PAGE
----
2.  There are many legitimate concerns about the impact of OFCs beyond that on developing countries. The members of the Tax Justice Network (a Christian Aid partner) have recognised international expertise in this area, and their submission sets out a broader range of concerns. We do not duplicate here their technical analysis of the functioning of OFCs, but instead highlight key areas in which OFCs undermine development specifically.

  3.  Leading academics, such as Prof E.V.K. FitzGerald (Director of the Department of International Development at the University of Oxford) have also made submissions highlighting important development concerns.

  4.  From Christian Aid's perspective, and given our emphasis on the structures that maintain global poverty, the role of OFCs is most important in relation to two particular areas: the international nature of corruption, and—which is not unrelated—the ability of developing countries to create effective taxation systems.

THE INTERNATIONAL NATURE OF CORRUPTION

  5.  Corruption is a global phenomenon, and one that hinders development at many levels. Petty corruption can require poor people to pay bribes out of incomes that are already insufficient to meet their basic needs, and can also undermine their ability to obtain goods and services—or political representation—from the state.

  6.  Grand corruption is decidedly international in its character. The World Bank cites estimates that corruption and the bribery of public officials is responsible for illicit capital outflows from developing countries of $15-24 billion a year.[272]

  7.  These outflows, that deprive developing countries of much needed funds for development, do not occur in a vacuum. Often, the money reflects illicit payments by companies involved in bidding for large public contracts. Whatever its origin, as it leaves developing countries it is channelled through banks and other financial institutions, with the assistance of a range of finance professionals from accountants to lawyers.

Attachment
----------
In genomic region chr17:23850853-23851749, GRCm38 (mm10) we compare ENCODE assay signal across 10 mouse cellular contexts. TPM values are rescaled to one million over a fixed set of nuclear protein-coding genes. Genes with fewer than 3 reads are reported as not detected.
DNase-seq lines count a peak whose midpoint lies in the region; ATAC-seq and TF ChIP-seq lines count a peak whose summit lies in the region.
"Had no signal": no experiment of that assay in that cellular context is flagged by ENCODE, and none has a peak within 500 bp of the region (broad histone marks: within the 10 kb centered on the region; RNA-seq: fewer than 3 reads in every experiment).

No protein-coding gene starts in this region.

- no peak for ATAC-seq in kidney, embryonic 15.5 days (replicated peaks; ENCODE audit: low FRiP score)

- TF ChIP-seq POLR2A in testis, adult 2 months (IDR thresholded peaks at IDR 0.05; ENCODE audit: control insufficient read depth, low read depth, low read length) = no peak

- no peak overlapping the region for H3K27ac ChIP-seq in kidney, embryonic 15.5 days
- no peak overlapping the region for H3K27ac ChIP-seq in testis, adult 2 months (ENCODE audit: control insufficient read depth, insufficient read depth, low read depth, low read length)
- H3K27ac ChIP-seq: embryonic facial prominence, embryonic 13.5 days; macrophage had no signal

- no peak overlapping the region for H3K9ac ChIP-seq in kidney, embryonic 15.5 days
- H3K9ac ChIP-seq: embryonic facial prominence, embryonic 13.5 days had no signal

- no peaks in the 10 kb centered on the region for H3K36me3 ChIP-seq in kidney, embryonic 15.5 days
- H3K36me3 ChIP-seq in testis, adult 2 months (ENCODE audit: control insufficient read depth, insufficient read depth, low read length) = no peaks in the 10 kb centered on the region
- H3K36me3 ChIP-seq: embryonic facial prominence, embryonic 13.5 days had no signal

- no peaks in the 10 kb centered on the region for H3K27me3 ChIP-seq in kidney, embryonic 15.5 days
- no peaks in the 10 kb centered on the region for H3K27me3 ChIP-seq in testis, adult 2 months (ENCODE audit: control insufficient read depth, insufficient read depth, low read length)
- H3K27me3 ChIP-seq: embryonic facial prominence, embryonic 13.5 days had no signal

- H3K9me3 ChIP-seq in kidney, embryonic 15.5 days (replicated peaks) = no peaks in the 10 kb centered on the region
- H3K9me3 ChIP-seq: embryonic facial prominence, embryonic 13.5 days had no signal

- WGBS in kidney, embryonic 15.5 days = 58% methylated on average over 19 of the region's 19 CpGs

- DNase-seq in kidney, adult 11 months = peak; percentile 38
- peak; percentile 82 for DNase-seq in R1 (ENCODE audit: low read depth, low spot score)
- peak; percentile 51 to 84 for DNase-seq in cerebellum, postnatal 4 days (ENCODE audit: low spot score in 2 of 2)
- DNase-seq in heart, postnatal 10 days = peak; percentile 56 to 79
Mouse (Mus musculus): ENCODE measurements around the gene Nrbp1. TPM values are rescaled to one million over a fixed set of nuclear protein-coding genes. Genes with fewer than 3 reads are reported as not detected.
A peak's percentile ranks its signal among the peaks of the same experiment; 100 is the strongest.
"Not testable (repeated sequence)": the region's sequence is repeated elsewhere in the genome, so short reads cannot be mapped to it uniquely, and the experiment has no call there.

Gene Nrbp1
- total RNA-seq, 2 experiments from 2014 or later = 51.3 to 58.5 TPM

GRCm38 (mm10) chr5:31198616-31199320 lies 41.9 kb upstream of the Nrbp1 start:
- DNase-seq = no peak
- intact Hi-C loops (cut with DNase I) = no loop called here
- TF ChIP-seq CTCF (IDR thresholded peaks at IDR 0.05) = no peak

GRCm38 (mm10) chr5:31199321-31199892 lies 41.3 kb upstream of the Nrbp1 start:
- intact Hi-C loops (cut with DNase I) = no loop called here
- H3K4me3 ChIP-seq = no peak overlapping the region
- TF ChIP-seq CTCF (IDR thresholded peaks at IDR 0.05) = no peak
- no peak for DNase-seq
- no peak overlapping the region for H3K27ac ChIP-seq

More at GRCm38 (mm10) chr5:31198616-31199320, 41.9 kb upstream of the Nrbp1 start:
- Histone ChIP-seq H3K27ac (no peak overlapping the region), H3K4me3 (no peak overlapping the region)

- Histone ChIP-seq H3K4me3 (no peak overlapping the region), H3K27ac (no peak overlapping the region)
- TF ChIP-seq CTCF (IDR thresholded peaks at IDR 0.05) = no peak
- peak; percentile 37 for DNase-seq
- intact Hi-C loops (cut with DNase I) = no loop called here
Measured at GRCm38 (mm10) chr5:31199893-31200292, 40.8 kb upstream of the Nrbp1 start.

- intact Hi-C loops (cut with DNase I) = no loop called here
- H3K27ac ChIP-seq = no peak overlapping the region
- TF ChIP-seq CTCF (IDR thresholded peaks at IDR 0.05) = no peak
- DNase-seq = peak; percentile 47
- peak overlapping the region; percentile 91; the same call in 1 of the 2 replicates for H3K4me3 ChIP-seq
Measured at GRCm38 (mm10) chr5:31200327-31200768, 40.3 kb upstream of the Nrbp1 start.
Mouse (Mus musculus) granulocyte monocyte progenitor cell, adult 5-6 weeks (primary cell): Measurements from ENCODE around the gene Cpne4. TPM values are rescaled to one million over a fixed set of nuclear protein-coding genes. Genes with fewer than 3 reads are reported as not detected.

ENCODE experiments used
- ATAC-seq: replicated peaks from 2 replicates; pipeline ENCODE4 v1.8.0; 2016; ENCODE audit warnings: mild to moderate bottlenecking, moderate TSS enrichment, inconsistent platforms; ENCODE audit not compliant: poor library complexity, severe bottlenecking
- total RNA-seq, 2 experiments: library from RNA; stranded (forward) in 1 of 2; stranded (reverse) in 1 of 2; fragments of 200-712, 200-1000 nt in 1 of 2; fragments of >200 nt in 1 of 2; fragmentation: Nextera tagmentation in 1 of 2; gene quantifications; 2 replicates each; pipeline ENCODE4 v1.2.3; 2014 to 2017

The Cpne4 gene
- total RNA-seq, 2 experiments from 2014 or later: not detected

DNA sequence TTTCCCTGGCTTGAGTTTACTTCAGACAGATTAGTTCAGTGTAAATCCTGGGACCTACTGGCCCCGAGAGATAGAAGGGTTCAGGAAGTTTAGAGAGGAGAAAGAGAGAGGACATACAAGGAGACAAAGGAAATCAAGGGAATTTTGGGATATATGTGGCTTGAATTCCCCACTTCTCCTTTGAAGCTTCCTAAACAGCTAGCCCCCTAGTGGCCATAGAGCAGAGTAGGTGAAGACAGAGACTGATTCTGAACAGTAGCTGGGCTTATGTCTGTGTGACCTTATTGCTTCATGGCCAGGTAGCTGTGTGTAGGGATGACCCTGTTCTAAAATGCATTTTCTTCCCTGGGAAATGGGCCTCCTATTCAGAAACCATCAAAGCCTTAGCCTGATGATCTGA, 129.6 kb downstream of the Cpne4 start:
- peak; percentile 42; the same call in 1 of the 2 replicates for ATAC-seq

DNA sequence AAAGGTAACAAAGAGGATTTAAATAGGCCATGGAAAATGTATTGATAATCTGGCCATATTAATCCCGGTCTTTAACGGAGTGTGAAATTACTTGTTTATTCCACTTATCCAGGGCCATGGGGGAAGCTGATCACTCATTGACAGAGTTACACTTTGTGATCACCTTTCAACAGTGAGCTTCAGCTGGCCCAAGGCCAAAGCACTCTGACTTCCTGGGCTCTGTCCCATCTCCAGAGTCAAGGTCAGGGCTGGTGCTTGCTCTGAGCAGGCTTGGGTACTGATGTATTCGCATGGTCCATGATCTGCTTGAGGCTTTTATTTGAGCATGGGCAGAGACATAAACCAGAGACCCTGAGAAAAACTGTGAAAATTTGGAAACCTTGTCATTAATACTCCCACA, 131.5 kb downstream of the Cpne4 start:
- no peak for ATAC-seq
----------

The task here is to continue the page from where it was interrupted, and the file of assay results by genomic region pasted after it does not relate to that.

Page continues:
8.  Corruption is not therefore a problem of developing countries alone—the responsibility for facilitating corruption, for handling the proceeds of illegal actions, also rests firmly in certain industries in rich countries.

  9.  The secrecy provided by OFCs (or secrecy jurisdictions) is important to the process, since it is typically this that prevents greater visibility to those in the countries which suffer the corrupt outflows. The World Bank's Stolen Asset Recovery Initiative, which we commend, is aimed at addressing this problem, by tracking down the proceeds of corruption, through complex layers of financial transactions that occur not in poorer countries but in the financial systems of rich countries and in OFCs in particular.

  10.  However, the share of illicit capital outflows from developing countries is dwarfed by the estimated value due to commercial tax evasion—which Christian Aid also sees as fundamentally corrupt, since it is illegal and directly undermines the functioning of the state. The same analysis that finds corruption and bribery of public officials to be responsible for $15-24 billion of outflows a year, indicates that commercial tax evasion results in outflows of $300-$500 billion a year.

THE IMPORTANCE OF TAXATION

  11.  The importance of effective taxation for developing countries is increasingly widely recognised. Taxation contributes to development through the "four Rs".[273]

  12.  Revenues. Most obviously, tax is necessary to provide developing country governments with sufficient revenues to deliver basic services to their citizens. In low-income countries, and even in many middle-income countries, tax revenues are often less than or close to 10% of GDP, compared to around 40% in the richest like the UK. One definition of a fragile state—ie one that cannot or will not meet its citizens' needs—is simply of having revenue below 15% of GDP.[274] The alternative to states with the revenue capacity to deliver development is the vacuum of power (and of development opportunities for citizens) that is seen in conflict countries.